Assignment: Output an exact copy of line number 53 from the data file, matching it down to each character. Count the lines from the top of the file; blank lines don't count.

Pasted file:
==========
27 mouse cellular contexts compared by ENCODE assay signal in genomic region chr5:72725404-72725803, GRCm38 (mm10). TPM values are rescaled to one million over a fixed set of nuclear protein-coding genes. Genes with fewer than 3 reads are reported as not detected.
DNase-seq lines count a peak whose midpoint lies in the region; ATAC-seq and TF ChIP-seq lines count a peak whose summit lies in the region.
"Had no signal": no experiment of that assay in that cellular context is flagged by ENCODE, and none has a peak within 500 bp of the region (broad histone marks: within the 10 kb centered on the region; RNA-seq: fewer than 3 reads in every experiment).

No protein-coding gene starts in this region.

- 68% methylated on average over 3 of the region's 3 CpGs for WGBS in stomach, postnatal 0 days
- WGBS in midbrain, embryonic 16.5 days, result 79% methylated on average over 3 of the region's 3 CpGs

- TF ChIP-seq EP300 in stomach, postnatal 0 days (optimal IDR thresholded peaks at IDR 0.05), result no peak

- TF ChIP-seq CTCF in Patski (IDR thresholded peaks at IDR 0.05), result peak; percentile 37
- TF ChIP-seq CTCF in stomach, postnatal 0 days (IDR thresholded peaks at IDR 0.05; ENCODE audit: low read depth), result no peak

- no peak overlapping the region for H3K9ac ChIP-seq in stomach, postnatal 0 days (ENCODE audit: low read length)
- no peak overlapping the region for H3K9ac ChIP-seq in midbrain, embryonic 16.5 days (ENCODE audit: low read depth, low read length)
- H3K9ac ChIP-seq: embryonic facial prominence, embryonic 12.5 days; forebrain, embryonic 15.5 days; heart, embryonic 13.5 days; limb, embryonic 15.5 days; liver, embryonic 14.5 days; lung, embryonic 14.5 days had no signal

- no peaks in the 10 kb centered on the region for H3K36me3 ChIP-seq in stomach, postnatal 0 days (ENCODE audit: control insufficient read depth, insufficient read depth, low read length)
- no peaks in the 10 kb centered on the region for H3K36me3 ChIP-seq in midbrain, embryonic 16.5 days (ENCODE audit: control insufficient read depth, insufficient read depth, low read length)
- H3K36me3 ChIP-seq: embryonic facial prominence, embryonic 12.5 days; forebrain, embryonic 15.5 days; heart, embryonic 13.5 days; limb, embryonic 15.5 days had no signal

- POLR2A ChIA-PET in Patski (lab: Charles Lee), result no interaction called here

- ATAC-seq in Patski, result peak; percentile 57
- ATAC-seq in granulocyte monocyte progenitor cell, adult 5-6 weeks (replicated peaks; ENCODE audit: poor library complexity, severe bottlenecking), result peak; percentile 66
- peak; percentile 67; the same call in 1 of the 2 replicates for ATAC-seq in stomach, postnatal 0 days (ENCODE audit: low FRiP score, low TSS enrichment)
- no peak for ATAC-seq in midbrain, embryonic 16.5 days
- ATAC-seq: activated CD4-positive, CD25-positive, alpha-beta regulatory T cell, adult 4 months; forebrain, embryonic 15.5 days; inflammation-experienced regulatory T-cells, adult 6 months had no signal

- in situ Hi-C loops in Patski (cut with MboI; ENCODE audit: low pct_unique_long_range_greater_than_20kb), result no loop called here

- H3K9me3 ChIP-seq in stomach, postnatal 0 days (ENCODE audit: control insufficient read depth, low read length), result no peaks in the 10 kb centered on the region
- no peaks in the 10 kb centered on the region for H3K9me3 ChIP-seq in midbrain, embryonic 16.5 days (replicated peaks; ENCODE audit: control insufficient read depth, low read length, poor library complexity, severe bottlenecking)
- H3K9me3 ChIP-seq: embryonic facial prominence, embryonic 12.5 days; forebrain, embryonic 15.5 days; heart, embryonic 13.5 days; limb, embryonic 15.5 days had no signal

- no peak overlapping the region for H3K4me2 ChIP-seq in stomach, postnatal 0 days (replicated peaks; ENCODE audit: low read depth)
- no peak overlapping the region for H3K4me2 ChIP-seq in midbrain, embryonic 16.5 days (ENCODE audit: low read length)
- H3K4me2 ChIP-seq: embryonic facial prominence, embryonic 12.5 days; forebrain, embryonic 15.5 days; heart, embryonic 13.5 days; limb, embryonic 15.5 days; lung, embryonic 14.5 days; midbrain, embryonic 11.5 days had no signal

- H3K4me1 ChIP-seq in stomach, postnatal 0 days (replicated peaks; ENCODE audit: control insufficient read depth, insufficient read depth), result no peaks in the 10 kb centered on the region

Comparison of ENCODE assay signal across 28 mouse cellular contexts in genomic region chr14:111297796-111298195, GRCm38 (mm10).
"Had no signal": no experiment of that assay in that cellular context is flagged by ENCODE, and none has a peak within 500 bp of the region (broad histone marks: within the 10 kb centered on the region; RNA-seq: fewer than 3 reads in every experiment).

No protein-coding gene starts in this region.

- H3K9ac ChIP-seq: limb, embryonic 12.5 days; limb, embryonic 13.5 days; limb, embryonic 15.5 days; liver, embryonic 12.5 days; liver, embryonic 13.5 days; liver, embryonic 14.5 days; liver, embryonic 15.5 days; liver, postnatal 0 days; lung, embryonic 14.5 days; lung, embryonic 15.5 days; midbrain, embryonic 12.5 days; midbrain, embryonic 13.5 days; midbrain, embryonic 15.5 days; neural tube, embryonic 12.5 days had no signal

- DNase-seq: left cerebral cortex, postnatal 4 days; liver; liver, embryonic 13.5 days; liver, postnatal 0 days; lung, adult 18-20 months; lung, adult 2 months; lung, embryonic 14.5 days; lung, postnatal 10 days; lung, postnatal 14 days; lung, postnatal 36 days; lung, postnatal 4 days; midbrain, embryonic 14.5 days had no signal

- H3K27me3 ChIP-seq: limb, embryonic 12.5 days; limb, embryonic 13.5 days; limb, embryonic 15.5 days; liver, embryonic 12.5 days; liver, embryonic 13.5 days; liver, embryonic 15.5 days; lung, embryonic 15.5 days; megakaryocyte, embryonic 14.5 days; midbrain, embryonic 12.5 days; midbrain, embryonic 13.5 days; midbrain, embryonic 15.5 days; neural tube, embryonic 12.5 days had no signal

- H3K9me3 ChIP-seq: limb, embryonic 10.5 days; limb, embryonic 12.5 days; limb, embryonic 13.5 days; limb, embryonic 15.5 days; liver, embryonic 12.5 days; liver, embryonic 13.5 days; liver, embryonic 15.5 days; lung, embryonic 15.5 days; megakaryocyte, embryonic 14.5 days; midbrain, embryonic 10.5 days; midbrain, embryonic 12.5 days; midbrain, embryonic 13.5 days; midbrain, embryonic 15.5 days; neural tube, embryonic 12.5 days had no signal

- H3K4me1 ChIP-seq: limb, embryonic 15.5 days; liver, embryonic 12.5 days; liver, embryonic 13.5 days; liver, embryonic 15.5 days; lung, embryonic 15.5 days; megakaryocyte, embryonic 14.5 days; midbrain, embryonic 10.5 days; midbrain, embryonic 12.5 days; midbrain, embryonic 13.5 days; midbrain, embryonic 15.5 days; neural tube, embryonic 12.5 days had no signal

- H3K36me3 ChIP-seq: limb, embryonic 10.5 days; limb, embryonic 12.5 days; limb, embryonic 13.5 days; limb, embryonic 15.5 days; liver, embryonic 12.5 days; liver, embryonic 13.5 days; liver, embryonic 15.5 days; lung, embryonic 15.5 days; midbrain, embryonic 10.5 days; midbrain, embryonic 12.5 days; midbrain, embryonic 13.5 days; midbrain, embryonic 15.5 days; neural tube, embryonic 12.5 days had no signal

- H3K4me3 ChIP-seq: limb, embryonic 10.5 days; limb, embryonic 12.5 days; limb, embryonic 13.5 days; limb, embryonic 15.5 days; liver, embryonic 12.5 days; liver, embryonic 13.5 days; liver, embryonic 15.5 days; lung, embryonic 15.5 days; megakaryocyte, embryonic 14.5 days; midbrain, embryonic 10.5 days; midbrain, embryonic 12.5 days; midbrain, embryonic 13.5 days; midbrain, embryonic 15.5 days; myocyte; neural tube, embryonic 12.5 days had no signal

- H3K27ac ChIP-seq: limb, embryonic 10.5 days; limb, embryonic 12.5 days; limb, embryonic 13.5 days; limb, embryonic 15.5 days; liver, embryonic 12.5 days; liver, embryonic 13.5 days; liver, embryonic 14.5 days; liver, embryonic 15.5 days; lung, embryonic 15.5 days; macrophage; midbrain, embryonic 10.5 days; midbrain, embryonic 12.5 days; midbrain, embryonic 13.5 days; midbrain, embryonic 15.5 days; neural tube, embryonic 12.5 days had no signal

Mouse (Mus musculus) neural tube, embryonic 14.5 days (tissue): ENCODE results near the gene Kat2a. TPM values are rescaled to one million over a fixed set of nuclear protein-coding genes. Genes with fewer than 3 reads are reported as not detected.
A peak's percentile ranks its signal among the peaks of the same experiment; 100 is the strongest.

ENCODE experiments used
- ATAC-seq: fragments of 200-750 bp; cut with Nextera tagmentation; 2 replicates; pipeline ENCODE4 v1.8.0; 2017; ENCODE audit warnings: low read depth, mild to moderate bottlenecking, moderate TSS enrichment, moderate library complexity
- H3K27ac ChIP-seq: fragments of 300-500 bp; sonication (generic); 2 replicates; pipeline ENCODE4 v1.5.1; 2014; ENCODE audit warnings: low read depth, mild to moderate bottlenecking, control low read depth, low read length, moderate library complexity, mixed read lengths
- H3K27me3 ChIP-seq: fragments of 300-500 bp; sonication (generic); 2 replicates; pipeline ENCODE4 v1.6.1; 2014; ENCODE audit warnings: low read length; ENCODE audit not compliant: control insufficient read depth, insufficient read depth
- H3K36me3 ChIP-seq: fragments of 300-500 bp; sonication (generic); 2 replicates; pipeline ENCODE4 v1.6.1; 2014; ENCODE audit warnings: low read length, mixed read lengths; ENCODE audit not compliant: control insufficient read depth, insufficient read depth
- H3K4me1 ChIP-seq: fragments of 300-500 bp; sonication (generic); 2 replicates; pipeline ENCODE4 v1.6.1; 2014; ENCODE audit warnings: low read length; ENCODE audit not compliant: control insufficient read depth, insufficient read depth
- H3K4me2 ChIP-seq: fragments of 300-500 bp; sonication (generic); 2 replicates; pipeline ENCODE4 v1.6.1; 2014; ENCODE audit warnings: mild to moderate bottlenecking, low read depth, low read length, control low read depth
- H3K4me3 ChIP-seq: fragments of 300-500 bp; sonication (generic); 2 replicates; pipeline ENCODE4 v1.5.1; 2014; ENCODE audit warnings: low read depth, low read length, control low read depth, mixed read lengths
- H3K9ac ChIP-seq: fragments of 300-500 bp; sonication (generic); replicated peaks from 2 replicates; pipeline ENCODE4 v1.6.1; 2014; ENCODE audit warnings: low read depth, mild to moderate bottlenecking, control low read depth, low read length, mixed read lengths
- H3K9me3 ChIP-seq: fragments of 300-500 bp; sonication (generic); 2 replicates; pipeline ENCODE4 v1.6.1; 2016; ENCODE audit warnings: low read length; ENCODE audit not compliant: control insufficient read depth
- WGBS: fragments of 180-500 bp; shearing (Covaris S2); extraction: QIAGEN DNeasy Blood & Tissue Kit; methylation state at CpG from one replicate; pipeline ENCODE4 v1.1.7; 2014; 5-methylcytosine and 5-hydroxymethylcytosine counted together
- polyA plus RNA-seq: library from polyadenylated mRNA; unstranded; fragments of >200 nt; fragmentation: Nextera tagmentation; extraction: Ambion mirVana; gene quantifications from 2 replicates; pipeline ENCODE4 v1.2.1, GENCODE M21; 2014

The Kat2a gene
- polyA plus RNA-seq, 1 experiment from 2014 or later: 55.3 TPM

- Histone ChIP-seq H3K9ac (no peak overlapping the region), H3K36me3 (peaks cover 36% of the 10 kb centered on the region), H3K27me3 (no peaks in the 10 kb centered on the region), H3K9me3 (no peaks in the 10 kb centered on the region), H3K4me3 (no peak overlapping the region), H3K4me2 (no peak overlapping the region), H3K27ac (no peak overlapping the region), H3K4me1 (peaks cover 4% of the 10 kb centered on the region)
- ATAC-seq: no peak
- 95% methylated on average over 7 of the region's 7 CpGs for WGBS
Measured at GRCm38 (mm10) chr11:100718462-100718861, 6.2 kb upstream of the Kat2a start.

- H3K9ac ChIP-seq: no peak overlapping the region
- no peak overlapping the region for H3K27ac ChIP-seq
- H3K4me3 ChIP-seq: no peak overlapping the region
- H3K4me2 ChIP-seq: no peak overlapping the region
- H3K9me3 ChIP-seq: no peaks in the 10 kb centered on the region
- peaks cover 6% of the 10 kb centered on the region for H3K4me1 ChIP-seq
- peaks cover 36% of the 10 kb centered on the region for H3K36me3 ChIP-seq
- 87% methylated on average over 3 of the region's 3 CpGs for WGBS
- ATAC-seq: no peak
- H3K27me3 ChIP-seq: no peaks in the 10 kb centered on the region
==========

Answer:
- WGBS: fragments of 180-500 bp; shearing (Covaris S2); extraction: QIAGEN DNeasy Blood & Tissue Kit; methylation state at CpG from one replicate; pipeline ENCODE4 v1.1.7; 2014; 5-methylcytosine and 5-hydroxymethylcytosine counted together